A good article called 'In
Love With Disaster', which accuses capitalism of producing poverty alongside
wealth, alienation for all, periodic destructions of productive capital,
I didn't get the sense that this was what the article was about ...
and, of late, some lefties who content themselves with predicting imminent
systemic self-destruction without lending themselves the credibility of
first producing detailed and coherent explanations for our apparently
expansionary times hitherto, or explaining why hard times should indeed turn
society left when the evidence since the war has been that such social
shifts have attended the good times more often than the bad.
Rather, this is the major thrust of his article.
Now this might well be an outrageous load of bollocks, Jerry
Not at all. Indeed, I think it is a valid criticism of many on the Left
who seem to think that every decline in GDP, increase in the trade
deficit, the rate of unemployment, or even daily declines in stock prices
is an indication of impending doom. Not only is such a perspective wrong
on the face of it, but it is rather a odd perspective for Marxists to hope
for and rejoice over the possibility of another depression -- a depression
in which the lives of millions of working people would be grievously
harmed. It, indeed, reminds me of the pessimism of Raptis (Pablo) who
believed that socialism would arise out of the ashes of thermonuclear
- all the more
likely for the fact that I find it utterly compelling - but it's all we have
to go with while we await your own analysis and guidance. Time to step
forth, Augustus-like to your Philippi, Jerry! What do YOU reckon?
So, it is "all" we have to go on, is it? C'mon, Rob: even Doug might
appreciate a more critical stance towards his writing.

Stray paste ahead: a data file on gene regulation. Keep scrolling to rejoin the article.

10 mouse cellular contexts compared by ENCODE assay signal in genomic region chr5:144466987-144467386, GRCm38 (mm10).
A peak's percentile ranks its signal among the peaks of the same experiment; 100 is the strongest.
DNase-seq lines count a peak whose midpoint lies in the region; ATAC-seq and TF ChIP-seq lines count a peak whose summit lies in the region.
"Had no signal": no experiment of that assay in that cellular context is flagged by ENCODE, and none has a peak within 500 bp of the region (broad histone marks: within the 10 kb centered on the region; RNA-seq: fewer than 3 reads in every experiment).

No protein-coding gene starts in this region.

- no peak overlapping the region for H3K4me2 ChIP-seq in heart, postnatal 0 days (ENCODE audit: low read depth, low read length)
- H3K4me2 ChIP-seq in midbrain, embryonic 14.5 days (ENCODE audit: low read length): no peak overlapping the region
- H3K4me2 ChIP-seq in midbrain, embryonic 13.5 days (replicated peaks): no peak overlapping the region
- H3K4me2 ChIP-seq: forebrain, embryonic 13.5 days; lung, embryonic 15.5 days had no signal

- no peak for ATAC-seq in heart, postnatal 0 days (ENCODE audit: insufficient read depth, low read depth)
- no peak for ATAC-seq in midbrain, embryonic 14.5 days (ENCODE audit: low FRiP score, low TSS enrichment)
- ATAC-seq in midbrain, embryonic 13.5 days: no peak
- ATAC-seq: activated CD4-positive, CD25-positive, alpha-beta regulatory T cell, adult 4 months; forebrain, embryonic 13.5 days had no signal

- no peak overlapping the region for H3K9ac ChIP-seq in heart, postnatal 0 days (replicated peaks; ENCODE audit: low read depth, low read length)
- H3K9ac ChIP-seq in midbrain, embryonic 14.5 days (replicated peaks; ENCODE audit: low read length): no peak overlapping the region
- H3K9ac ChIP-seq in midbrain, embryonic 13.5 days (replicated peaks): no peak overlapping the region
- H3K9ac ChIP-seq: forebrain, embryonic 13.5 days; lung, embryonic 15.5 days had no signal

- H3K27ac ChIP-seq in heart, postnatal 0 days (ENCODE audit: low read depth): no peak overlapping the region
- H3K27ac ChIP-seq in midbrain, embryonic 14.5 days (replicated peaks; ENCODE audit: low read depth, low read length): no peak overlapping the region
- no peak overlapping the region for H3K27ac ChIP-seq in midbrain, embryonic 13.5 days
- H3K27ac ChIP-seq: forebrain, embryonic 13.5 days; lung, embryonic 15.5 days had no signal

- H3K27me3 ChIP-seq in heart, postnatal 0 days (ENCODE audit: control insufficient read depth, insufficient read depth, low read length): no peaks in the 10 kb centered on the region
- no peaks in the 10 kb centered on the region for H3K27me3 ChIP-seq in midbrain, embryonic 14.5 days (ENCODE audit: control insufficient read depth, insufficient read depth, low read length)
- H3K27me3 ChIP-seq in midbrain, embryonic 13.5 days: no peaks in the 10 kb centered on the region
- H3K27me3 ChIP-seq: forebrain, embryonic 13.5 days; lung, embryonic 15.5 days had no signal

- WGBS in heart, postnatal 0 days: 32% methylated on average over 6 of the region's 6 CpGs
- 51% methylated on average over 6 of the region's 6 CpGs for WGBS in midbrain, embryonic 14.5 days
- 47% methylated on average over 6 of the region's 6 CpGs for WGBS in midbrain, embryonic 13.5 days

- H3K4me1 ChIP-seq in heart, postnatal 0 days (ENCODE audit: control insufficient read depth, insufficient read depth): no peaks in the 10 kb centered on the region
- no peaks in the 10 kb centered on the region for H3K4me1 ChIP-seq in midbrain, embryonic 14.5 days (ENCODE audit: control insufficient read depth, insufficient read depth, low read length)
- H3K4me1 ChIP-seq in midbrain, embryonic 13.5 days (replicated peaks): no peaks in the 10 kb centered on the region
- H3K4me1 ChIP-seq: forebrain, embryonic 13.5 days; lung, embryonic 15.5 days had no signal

My perspective, in a nutshell, is that while there is a lot of validity to
what he writes, Doug bends the stick too much in the opposite direction.
Thus, he replaces the "optimism" of those who anticipate an immanent
depression, with the pessimism that the capitalist state has shown that it
can overcome crises and maintain social-economic stability. The
"ultra-leftism" of the former and the reformism of the later are opposite
sides of the same coin. To overcome this, what is needed is a *theory*
that explains late capitalism rather than a set of empirical/historical
observations *alone*. And, Doug's article is woefully lacking in giving
any theoretical explanation for this subject.
Here's the article (as I submitted it - there may have been minor
editing changes in the published version, but I didn't do a
word-by-word comparison). Judge for yourself.
Thanks for making the article available: I've read a lot worse.
Of course, I note that you side-stepped the whole issue of _LM_ -- a
magazine that I recall you were rather sharply critical of in the past.
Is my memory failing me or isn't that correct? What happened to change
your perspective on _LM_?
Now that you have taken on the role of being a tragic-comic figure, you
are almost likeable. You would be still more likeable if you weren't an
In love with disaster
by Doug Henwood
Back in 1992, I wrote an article in the newsletter I edit
that it was pretty likely that the U.S. financial system wasn't going
to implode. After the roaring eighties peaked around 1989, the U.S.
economy fell into stagnation, and bank failures and bankruptcies
reached frightening proportions. Since by most ordinary measures, the
financial structure was as bad as or worse than 1929's, it wasn't at
all alarmist to fear the worst.
But George Bush's government came up with hundreds of billions (no
one really knows for sure how many) to save the wrecked savings
loan industry, and Alan Greenspan's Federal Reserve pushed real
interest rates down to 0% and kept them there for years. State action
saved capital from itself, and I thought it was time to say that
there would be no second Depression. Saying so evoked a fair amount
of mail and phone calls, ranging from those expressing concern about
my sanity to those expressing outright hostility.
Last fall, I said pretty much the same thing about the Asian
financial crisis - that, thanks to state intervention (mainly an
indulgent U.S. Fed and the ministrations of the IMF), the worst of
the 1997-98 melodrama was probably behind us. I made it clear that I
didn't think the worst was over for the workers and peasants of Asia
- - just that the systemic meltdown of the global financial system was
looking pretty unlikely. This too evoked reactions similar to 1992's
I recount this not to brag about my prescience; I've made lots of bad
calls in my life too, though they're a lot less pleasant to think
about. One of those bad calls was to take the 1987 stock market crash